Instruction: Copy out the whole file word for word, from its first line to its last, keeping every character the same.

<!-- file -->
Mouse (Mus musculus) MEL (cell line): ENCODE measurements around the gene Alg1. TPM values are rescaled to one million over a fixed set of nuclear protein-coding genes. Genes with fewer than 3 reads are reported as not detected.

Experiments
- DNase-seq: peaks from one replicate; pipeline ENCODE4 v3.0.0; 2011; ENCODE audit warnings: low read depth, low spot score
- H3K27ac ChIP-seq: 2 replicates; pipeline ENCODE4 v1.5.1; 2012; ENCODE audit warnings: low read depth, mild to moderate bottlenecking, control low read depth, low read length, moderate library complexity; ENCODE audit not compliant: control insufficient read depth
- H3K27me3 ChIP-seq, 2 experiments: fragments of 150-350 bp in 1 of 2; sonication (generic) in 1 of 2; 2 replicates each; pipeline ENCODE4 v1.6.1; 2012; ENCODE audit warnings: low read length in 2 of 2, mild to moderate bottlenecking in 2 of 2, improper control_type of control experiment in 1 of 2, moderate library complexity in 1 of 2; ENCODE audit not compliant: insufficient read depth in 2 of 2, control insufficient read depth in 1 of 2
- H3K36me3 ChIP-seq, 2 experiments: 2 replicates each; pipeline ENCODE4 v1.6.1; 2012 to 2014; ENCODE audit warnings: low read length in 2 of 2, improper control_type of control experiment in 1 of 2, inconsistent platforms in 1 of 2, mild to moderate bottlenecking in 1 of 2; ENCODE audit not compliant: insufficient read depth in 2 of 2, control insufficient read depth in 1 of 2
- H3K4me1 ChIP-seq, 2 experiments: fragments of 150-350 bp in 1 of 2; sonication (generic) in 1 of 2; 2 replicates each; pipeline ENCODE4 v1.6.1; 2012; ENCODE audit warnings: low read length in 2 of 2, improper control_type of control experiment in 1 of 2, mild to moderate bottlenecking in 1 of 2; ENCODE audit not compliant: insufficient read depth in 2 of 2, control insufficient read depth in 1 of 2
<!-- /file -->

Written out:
Mouse (Mus musculus) MEL (cell line): ENCODE measurements around the gene Alg1. TPM values are rescaled to one million over a fixed set of nuclear protein-coding genes. Genes with fewer than 3 reads are reported as not detected.

Experiments
- DNase-seq: peaks from one replicate; pipeline ENCODE4 v3.0.0; 2011; ENCODE audit warnings: low read depth, low spot score
- H3K27ac ChIP-seq: 2 replicates; pipeline ENCODE4 v1.5.1; 2012; ENCODE audit warnings: low read depth, mild to moderate bottlenecking, control low read depth, low read length, moderate library complexity; ENCODE audit not compliant: control insufficient read depth
- H3K27me3 ChIP-seq, 2 experiments: fragments of 150-350 bp in 1 of 2; sonication (generic) in 1 of 2; 2 replicates each; pipeline ENCODE4 v1.6.1; 2012; ENCODE audit warnings: low read length in 2 of 2, mild to moderate bottlenecking in 2 of 2, improper control_type of control experiment in 1 of 2, moderate library complexity in 1 of 2; ENCODE audit not compliant: insufficient read depth in 2 of 2, control insufficient read depth in 1 of 2
- H3K36me3 ChIP-seq, 2 experiments: 2 replicates each; pipeline ENCODE4 v1.6.1; 2012 to 2014; ENCODE audit warnings: low read length in 2 of 2, improper control_type of control experiment in 1 of 2, inconsistent platforms in 1 of 2, mild to moderate bottlenecking in 1 of 2; ENCODE audit not compliant: insufficient read depth in 2 of 2, control insufficient read depth in 1 of 2
- H3K4me1 ChIP-seq, 2 experiments: fragments of 150-350 bp in 1 of 2; sonication (generic) in 1 of 2; 2 replicates each; pipeline ENCODE4 v1.6.1; 2012; ENCODE audit warnings: low read length in 2 of 2, improper control_type of control experiment in 1 of 2, mild to moderate bottlenecking in 1 of 2; ENCODE audit not compliant: insufficient read depth in 2 of 2, control insufficient read depth in 1 of 2